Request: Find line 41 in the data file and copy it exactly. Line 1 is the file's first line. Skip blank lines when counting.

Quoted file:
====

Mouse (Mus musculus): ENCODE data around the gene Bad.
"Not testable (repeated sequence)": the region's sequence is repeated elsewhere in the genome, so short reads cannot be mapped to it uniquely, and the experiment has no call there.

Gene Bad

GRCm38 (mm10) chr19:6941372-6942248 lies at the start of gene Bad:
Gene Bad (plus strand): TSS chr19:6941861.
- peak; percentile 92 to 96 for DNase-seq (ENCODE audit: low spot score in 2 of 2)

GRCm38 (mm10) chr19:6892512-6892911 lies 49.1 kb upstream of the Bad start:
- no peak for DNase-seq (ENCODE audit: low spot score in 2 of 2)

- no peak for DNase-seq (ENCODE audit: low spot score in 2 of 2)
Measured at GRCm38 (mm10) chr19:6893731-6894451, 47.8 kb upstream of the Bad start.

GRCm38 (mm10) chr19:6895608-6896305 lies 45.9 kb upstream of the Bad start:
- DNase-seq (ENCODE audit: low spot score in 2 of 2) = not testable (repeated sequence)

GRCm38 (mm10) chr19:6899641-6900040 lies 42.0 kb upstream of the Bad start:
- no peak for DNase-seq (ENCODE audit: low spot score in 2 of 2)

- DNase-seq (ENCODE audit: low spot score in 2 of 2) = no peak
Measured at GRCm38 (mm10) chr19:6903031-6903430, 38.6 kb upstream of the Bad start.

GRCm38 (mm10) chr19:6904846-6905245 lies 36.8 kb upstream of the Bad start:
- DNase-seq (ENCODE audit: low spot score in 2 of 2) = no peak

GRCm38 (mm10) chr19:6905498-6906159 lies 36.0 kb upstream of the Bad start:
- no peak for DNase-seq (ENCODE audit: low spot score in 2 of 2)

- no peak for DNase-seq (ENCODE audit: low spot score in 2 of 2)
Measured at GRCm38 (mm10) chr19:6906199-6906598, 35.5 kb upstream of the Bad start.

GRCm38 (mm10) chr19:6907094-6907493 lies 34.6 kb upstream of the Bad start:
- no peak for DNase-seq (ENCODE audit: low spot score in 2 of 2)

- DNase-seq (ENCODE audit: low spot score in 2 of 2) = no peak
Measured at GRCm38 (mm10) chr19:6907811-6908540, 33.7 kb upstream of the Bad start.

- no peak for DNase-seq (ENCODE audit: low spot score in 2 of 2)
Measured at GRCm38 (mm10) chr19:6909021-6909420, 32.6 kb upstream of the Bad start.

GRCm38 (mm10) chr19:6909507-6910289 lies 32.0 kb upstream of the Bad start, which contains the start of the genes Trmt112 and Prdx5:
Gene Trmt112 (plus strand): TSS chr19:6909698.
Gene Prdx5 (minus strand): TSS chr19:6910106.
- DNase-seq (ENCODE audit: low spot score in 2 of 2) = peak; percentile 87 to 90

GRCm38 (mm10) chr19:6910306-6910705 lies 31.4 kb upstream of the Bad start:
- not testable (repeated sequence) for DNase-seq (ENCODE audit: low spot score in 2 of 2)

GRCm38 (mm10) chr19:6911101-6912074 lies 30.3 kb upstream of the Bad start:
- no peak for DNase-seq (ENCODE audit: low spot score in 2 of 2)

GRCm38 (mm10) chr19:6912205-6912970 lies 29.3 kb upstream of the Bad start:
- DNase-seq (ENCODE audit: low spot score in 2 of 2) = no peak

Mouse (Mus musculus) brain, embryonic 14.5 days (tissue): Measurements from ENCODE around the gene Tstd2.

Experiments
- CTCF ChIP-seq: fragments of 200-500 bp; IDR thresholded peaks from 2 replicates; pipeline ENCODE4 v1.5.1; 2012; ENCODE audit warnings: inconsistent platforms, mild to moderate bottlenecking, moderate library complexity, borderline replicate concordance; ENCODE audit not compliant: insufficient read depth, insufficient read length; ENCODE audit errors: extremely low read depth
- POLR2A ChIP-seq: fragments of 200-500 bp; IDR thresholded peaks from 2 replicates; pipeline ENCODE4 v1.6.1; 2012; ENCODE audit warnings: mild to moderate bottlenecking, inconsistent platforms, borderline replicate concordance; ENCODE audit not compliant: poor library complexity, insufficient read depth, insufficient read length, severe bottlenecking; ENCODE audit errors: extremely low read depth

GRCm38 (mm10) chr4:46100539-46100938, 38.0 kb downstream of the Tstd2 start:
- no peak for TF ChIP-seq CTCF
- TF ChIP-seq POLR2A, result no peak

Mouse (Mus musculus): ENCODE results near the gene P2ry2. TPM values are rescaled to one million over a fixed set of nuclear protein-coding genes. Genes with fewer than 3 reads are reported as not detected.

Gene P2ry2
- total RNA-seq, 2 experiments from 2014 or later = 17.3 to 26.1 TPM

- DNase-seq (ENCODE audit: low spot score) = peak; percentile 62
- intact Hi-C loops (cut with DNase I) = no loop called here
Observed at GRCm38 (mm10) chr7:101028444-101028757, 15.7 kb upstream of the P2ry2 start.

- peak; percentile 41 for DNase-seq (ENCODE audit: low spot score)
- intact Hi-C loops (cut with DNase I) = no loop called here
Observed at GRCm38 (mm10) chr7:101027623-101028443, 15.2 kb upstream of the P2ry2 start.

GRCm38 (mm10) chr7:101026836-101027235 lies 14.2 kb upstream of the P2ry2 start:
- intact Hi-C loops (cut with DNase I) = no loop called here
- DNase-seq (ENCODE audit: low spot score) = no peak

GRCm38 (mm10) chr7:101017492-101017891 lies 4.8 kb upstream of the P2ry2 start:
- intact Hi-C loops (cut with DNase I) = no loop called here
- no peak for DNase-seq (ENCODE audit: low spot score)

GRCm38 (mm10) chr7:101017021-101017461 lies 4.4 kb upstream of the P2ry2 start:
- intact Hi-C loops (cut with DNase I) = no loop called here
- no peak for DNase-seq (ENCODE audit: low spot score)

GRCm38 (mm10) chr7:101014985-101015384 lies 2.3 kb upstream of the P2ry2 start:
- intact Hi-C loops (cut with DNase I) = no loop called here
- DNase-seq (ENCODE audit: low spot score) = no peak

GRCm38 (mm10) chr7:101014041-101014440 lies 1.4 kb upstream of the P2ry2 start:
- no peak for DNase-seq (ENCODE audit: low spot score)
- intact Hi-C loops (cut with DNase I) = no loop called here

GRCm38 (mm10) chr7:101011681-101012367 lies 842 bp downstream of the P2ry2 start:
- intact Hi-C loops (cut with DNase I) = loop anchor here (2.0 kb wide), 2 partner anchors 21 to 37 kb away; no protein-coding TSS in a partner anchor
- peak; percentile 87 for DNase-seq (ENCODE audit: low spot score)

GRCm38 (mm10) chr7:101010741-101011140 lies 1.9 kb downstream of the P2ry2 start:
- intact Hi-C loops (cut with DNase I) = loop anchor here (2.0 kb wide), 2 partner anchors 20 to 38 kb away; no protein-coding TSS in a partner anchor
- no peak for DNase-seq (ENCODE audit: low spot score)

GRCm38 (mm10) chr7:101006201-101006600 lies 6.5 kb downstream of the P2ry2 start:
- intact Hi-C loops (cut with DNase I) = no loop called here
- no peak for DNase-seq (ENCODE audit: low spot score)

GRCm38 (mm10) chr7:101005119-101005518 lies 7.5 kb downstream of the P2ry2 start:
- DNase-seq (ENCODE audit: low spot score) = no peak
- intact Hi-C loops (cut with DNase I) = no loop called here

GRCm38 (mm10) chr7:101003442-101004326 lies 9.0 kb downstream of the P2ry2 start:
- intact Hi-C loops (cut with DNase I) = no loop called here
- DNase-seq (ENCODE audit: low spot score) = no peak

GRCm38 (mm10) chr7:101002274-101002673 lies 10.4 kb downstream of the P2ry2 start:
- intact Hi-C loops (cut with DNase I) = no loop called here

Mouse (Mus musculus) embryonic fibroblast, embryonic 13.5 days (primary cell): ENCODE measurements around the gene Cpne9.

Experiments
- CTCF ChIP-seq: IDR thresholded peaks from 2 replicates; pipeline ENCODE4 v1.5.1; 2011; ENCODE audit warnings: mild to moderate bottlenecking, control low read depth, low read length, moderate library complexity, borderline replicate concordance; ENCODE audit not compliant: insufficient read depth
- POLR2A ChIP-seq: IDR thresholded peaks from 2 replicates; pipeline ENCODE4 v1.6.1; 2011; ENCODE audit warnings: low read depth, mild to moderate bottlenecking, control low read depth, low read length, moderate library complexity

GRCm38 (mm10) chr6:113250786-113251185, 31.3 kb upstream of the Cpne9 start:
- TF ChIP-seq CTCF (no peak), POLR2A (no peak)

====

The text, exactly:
- CTCF ChIP-seq: fragments of 200-500 bp; IDR thresholded peaks from 2 replicates; pipeline ENCODE4 v1.5.1; 2012; ENCODE audit warnings: inconsistent platforms, mild to moderate bottlenecking, moderate library complexity, borderline replicate concordance; ENCODE audit not compliant: insufficient read depth, insufficient read length; ENCODE audit errors: extremely low read depth